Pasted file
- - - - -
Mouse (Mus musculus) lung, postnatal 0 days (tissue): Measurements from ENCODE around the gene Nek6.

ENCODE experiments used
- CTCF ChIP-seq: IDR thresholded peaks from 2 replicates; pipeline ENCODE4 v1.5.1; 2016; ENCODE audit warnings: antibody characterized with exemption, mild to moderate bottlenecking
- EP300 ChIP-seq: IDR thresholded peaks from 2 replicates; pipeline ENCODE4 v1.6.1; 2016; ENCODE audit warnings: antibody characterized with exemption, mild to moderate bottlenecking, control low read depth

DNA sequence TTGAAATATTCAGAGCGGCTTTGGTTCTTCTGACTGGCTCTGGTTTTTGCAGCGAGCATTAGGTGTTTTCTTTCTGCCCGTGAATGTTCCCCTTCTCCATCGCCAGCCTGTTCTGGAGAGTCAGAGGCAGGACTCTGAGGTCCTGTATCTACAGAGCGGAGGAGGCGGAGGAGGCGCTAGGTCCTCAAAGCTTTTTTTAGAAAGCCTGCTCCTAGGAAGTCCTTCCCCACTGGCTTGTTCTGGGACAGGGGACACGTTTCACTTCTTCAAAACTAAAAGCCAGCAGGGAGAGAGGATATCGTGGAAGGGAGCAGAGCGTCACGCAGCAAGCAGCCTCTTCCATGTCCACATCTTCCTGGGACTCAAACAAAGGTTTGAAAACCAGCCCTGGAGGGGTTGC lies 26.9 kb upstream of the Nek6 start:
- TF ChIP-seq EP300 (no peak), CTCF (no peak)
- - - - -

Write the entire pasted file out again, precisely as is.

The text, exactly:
Mouse (Mus musculus) lung, postnatal 0 days (tissue): Measurements from ENCODE around the gene Nek6.

ENCODE experiments used
- CTCF ChIP-seq: IDR thresholded peaks from 2 replicates; pipeline ENCODE4 v1.5.1; 2016; ENCODE audit warnings: antibody characterized with exemption, mild to moderate bottlenecking
- EP300 ChIP-seq: IDR thresholded peaks from 2 replicates; pipeline ENCODE4 v1.6.1; 2016; ENCODE audit warnings: antibody characterized with exemption, mild to moderate bottlenecking, control low read depth

DNA sequence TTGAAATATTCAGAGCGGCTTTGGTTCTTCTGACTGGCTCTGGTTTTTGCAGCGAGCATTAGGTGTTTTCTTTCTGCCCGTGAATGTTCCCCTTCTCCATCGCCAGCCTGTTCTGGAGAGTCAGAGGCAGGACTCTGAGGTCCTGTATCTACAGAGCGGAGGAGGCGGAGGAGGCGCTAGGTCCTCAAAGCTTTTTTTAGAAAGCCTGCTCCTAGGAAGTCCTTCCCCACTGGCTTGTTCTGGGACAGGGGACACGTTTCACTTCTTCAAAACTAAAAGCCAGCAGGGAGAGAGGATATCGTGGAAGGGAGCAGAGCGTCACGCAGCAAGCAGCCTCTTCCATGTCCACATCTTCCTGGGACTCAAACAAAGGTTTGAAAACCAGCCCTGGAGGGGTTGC lies 26.9 kb upstream of the Nek6 start:
- TF ChIP-seq EP300 (no peak), CTCF (no peak)